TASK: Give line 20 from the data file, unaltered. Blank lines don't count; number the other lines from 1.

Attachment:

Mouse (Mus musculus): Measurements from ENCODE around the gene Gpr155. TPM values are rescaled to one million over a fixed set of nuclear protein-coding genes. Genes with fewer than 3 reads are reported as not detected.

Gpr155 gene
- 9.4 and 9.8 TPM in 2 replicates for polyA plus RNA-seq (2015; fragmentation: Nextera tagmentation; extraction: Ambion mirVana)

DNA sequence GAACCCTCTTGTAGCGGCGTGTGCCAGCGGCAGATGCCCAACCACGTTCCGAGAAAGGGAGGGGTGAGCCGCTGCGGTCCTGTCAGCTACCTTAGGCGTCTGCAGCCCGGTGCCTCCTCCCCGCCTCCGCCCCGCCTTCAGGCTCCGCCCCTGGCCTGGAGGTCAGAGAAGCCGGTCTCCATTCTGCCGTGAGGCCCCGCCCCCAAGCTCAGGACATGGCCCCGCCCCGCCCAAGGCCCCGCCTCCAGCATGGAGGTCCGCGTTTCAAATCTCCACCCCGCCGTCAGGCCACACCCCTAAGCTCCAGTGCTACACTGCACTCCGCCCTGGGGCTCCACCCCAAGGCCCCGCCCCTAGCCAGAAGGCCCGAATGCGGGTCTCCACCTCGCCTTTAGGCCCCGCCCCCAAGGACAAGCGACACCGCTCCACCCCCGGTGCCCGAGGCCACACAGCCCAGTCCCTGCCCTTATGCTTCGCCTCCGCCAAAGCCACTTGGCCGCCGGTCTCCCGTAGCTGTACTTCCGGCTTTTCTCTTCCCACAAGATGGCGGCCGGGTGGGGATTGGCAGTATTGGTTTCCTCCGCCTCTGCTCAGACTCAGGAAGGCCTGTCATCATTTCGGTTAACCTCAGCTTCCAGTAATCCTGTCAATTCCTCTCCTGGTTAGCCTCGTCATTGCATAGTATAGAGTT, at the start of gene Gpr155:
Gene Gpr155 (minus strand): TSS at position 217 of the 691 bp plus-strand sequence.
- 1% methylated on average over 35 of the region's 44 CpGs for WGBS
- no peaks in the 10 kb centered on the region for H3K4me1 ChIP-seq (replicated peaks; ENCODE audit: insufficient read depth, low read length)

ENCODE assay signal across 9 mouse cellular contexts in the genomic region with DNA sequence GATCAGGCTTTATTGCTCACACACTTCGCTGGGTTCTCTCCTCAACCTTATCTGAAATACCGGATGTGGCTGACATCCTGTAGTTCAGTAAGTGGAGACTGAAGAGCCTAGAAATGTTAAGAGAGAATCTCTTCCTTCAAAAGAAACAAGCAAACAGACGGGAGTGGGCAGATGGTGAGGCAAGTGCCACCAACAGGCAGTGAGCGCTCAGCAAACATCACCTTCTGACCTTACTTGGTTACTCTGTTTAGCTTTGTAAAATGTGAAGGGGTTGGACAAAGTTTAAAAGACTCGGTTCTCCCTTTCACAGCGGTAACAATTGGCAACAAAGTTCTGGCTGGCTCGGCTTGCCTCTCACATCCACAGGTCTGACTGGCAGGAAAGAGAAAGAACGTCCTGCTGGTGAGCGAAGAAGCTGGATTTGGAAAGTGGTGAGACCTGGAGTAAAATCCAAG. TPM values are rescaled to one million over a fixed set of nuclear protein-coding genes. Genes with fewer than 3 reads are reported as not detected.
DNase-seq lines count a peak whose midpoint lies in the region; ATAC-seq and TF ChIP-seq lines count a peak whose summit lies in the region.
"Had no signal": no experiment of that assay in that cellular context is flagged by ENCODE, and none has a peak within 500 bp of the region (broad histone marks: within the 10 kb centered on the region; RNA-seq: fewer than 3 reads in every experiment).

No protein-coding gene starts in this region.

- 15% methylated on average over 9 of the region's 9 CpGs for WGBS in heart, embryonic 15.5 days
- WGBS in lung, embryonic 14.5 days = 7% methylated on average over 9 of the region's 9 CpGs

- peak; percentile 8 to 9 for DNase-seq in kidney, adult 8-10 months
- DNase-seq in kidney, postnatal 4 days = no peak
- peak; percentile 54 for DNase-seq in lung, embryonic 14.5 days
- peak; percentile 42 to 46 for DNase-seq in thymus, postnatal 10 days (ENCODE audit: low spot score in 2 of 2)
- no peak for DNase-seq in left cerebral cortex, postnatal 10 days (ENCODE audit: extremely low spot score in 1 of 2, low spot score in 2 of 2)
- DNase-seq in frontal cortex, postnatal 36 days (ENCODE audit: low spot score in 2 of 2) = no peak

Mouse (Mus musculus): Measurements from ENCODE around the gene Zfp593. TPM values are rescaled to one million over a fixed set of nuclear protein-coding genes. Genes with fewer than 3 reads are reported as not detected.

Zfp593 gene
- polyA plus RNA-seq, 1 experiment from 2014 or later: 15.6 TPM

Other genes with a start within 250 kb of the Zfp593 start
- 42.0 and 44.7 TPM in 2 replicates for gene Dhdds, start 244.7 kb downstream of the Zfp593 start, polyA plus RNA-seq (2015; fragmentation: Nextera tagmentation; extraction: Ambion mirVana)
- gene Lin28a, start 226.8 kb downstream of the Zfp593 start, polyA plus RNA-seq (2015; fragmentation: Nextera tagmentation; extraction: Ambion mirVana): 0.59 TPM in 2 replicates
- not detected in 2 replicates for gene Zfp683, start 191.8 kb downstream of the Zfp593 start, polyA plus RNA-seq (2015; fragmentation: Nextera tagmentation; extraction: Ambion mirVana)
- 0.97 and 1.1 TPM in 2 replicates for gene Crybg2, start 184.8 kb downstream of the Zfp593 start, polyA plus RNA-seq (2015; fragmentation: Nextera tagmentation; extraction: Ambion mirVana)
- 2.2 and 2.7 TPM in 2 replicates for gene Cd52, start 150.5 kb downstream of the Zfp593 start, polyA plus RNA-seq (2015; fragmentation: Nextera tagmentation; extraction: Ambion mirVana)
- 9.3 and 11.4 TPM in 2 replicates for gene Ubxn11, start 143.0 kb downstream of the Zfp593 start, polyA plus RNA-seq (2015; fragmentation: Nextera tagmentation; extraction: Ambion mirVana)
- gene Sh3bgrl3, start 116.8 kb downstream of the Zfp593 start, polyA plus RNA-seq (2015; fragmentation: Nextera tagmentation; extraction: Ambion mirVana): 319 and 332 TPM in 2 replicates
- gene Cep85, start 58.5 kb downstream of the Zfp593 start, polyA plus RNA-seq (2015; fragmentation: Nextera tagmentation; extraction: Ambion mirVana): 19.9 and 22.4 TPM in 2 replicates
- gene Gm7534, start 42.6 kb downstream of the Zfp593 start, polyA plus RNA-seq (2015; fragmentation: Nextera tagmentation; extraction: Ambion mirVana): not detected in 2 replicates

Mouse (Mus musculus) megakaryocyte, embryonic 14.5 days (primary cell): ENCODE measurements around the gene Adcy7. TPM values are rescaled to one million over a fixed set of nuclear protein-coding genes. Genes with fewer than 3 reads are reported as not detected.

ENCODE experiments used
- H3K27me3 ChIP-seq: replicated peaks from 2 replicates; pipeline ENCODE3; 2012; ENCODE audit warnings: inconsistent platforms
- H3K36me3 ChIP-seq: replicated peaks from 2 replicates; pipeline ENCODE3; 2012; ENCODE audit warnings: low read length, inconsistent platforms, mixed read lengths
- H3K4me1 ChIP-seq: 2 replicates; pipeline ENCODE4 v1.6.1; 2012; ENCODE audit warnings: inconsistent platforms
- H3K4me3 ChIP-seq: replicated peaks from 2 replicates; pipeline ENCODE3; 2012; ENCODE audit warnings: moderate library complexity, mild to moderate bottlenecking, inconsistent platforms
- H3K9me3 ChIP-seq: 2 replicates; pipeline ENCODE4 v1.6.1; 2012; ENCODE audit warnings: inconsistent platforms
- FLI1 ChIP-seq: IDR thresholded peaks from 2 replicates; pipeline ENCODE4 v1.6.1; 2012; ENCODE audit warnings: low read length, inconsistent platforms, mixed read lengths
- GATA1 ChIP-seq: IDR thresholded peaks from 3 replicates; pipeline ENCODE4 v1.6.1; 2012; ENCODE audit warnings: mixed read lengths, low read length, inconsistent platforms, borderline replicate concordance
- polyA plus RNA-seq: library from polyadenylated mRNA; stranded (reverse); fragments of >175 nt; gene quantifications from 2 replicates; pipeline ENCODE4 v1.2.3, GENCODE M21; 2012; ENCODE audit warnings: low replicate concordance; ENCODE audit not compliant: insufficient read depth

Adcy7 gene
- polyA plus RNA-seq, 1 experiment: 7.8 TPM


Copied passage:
Mouse (Mus musculus): Measurements from ENCODE around the gene Zfp593. TPM values are rescaled to one million over a fixed set of nuclear protein-coding genes. Genes with fewer than 3 reads are reported as not detected.